Colorless Tsukuru Tazaki and His Years of Pilgrimage

Haruki Murakami

Book cover

This was an enjoyable book, but I came away from it feeling like Murakami had stagnated a bit. His previous book, “1Q84,” was definitely a bold piece of work, extremely long and dense, with a lot of weird stuff going on. Even if it wasn’t my favorite book of his, it was definitely ambitious. CTT, on the other hand, felt basically like “generic Murakami.” The protagonist is the usual Murakami cipher. (By contrast, 1Q84 had an equal-billing female lead.) I also felt like I had met many of the characters before, and not really in a good way. Aka, for example, is more or less Noboru Wataya from “The Wind-Up Bird Chronicle,” Shiro is more or less Naoko from “Norwegian Wood.” I had the sense that one of the scenes in CTT was repeated from “South of the Border, West of the Sun,” though I don’t have that book on hand so I’m not sure. Mild spoiler alert: unlike much of Murakami’s work, CTT has no overtly mystical elements, though some weird speculation does occur.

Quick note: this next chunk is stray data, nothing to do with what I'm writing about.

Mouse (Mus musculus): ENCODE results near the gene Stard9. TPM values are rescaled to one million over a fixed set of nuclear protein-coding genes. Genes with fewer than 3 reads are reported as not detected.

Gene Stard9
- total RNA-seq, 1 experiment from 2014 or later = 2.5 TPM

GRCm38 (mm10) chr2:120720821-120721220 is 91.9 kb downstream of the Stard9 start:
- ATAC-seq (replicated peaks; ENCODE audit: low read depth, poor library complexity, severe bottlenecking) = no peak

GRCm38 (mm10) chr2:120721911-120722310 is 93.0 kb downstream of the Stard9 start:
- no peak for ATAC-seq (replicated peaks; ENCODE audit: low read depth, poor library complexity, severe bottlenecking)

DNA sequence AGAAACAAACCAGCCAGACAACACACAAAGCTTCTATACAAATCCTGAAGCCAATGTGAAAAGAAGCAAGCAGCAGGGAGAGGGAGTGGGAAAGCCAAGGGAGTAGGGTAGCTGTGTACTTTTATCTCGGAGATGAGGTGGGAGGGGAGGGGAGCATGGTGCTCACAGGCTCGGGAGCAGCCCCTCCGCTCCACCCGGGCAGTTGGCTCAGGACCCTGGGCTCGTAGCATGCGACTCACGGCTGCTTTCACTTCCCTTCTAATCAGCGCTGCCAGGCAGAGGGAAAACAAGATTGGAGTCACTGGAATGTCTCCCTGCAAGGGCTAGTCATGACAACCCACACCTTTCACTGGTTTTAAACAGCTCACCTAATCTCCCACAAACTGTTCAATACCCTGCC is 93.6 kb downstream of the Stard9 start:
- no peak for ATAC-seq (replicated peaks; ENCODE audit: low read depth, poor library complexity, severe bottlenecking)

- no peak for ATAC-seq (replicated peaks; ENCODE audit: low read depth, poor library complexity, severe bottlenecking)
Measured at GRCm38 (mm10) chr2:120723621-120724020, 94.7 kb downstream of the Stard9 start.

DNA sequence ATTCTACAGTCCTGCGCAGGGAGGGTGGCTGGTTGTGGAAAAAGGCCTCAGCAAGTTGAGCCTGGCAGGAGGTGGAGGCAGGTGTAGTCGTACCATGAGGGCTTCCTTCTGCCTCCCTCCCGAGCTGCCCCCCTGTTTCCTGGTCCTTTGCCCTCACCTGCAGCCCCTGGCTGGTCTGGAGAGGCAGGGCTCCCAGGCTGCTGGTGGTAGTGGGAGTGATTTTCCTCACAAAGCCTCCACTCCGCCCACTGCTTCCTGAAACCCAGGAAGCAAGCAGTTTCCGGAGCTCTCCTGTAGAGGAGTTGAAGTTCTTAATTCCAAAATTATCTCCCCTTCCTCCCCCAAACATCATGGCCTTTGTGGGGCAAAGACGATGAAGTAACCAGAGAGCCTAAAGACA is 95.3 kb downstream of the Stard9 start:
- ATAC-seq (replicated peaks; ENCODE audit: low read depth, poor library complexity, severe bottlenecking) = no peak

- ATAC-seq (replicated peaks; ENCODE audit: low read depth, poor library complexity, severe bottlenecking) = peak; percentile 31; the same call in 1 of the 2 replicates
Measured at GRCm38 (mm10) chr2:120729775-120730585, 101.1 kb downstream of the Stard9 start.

I did very much like the character of Kuro, and I did not feel like I had “met her” in any of his previous work. In a sense she became the “real protagonist” of the story for me. It’s too bad she only has a brief appearance in terms of pages.

Finally, I’ll say that I felt very disappointed, almost angry, at Tsukuru’s mindset at the end of the book. I am not sure if Murakami meant to elicit this reaction. I’ll avoid spoiler-ing, but suffice it to say that I felt that at the end, Tsukuru is behaving in a way that indicates he has not learned, or has not learned the appropriate thing, from his experiences.

Anyway, as I said, I enjoy reading anything by Murakami, and this was no different. But it did not feel exciting or especially impressive.

My Goodreads rating: 3 stars